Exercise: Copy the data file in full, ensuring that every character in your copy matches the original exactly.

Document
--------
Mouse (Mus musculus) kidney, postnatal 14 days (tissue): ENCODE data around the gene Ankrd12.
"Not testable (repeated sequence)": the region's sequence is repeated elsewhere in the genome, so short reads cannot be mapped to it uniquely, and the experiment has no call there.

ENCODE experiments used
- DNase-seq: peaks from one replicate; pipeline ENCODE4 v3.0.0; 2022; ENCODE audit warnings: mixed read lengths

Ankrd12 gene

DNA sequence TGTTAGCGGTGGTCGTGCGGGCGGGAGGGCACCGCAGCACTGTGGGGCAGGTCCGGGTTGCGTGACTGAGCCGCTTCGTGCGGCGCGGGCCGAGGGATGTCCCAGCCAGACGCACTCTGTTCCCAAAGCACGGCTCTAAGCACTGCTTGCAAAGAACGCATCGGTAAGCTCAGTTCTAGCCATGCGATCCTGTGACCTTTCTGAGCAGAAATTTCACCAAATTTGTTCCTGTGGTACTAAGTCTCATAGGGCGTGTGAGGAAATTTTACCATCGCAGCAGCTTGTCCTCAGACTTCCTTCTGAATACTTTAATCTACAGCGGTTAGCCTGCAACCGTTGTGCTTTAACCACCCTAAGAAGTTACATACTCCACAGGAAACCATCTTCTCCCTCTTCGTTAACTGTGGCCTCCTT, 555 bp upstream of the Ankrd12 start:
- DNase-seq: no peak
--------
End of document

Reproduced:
Mouse (Mus musculus) kidney, postnatal 14 days (tissue): ENCODE data around the gene Ankrd12.
"Not testable (repeated sequence)": the region's sequence is repeated elsewhere in the genome, so short reads cannot be mapped to it uniquely, and the experiment has no call there.

ENCODE experiments used
- DNase-seq: peaks from one replicate; pipeline ENCODE4 v3.0.0; 2022; ENCODE audit warnings: mixed read lengths

Ankrd12 gene

DNA sequence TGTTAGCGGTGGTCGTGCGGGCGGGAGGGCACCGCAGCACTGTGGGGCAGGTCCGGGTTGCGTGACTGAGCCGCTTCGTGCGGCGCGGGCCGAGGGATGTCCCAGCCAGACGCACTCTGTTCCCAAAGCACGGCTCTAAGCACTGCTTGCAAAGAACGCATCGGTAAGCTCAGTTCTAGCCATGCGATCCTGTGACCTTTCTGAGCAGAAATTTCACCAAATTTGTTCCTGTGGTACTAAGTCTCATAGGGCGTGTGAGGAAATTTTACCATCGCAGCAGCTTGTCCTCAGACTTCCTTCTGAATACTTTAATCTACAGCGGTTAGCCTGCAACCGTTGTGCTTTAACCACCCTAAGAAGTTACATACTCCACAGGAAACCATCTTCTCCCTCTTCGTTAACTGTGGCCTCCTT, 555 bp upstream of the Ankrd12 start:
- DNase-seq: no peak